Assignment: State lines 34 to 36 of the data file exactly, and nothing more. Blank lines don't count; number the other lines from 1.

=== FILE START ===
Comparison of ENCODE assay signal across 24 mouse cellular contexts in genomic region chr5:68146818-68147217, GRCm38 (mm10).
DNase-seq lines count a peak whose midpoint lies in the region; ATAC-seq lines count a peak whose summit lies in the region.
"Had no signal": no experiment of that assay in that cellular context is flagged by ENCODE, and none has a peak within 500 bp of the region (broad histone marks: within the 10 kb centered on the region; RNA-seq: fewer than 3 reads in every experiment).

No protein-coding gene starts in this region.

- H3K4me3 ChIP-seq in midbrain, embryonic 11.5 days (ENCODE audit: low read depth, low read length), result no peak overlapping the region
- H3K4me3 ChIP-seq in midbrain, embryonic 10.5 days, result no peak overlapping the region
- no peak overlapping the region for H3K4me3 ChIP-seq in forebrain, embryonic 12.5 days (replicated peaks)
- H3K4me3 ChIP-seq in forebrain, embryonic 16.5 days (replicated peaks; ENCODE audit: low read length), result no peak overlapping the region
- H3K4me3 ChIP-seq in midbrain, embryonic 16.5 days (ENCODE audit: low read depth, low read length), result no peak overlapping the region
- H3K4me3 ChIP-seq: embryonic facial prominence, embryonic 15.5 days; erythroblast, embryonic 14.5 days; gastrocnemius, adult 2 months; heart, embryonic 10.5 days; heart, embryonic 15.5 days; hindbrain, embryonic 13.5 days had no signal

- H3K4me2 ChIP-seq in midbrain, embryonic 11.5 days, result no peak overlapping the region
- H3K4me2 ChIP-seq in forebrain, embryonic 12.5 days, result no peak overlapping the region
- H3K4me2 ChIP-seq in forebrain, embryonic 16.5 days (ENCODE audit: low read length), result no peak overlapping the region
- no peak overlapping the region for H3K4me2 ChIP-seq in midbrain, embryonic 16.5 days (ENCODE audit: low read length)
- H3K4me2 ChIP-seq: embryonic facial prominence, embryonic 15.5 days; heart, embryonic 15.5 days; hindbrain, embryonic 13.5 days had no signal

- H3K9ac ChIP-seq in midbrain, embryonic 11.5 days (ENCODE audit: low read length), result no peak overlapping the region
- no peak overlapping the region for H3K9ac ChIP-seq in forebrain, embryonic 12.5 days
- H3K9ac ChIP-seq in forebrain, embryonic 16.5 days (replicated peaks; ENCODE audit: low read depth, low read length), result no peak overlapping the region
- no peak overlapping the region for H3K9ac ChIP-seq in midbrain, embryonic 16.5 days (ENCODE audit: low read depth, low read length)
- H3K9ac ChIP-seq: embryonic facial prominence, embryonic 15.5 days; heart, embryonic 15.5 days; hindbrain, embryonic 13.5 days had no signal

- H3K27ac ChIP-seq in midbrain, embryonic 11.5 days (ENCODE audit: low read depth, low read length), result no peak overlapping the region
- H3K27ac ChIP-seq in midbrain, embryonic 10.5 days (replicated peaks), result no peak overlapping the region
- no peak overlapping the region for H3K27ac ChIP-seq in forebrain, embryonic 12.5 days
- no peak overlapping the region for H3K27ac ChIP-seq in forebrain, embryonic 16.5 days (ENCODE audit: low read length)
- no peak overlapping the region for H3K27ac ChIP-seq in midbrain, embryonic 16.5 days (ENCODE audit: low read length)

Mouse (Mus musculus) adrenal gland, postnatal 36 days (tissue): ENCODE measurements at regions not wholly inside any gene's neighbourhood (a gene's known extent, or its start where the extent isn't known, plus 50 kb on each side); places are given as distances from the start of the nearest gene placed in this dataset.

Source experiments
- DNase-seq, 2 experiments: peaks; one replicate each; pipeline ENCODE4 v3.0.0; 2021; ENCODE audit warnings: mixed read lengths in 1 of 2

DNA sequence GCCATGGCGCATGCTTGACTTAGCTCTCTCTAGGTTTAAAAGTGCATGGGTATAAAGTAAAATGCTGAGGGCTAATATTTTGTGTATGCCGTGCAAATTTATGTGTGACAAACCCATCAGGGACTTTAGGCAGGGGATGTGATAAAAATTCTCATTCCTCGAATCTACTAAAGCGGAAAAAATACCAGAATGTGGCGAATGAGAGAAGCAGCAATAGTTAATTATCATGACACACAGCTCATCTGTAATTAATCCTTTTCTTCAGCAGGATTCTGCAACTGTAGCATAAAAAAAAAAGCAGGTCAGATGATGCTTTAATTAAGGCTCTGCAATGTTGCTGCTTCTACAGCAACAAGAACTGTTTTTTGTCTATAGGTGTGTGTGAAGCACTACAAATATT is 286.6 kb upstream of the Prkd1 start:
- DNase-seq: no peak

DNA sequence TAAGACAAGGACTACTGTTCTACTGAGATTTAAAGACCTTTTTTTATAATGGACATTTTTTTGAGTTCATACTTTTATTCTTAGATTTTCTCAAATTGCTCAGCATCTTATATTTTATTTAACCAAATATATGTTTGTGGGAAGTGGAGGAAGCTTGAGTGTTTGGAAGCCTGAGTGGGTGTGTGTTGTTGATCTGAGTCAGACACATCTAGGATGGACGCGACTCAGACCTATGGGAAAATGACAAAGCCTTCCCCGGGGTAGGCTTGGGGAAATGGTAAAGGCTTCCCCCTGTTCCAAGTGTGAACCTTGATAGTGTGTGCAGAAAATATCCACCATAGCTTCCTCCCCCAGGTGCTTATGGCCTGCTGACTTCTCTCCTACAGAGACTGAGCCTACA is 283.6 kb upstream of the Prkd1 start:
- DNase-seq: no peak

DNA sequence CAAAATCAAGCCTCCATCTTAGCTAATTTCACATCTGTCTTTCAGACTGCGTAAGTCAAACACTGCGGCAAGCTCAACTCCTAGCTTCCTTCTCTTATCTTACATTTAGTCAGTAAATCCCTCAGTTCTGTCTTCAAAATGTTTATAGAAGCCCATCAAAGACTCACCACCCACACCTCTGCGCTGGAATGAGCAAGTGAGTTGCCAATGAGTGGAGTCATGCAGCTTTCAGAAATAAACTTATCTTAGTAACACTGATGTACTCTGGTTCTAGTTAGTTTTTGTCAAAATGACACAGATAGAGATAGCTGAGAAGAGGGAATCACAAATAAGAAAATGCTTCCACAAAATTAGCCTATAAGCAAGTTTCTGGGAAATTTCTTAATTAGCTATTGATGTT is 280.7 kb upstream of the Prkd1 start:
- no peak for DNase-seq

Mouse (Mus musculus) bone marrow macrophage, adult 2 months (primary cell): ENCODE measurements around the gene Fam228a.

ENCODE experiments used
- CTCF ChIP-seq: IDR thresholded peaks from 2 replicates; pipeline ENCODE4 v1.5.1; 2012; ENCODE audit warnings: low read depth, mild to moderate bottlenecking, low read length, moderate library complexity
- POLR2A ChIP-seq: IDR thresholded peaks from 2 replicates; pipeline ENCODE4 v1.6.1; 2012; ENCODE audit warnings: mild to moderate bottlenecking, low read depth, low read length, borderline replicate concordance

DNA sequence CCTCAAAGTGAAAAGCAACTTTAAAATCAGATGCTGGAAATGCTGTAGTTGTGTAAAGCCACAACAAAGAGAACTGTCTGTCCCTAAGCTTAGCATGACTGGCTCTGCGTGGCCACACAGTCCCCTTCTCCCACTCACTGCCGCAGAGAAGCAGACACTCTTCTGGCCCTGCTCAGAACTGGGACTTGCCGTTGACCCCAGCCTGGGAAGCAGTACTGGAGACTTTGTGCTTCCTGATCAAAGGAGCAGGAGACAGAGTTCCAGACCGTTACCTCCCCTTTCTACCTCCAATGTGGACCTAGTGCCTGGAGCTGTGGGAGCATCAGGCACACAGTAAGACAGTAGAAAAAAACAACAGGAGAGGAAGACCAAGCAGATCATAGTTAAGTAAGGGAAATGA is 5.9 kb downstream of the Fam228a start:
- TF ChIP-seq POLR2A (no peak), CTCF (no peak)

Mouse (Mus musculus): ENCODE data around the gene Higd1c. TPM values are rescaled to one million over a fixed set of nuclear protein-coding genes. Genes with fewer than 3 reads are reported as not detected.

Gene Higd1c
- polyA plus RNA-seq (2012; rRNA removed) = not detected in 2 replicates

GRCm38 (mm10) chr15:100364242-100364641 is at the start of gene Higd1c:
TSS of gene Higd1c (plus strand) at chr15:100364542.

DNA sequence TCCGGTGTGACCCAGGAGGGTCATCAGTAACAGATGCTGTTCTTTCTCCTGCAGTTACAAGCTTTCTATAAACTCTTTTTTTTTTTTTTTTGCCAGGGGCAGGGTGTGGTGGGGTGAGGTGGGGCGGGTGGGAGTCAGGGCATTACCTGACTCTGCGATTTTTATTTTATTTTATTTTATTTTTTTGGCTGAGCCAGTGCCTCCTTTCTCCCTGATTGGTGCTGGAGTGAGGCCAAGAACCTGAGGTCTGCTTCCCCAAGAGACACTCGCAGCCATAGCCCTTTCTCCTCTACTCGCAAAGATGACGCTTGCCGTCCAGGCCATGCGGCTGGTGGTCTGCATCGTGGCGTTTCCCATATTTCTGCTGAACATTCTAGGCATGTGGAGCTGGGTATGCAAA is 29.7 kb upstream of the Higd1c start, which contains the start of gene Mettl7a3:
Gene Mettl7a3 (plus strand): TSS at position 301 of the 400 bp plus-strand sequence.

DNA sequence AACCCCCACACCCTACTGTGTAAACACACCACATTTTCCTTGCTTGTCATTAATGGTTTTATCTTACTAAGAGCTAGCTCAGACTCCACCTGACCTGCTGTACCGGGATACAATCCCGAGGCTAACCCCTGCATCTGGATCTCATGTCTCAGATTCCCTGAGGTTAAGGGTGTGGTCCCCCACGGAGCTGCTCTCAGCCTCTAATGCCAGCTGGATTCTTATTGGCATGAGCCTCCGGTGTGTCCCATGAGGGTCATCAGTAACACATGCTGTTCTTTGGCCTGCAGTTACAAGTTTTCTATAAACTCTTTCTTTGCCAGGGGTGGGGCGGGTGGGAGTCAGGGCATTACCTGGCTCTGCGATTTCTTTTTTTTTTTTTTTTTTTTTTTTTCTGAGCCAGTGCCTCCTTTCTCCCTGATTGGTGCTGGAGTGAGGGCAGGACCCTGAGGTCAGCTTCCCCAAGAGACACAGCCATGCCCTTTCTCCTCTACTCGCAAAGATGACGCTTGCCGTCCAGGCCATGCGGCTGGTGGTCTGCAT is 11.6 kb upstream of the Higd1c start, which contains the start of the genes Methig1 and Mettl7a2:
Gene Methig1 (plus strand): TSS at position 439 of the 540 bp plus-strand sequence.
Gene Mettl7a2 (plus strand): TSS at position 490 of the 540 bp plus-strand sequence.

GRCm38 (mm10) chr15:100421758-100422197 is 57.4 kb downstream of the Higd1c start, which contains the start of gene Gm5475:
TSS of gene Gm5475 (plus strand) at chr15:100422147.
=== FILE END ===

- no peak for DNase-seq

Mouse (Mus musculus) bone marrow macrophage, adult 2 months (primary cell): ENCODE measurements around the gene Fam228a.

ENCODE experiments used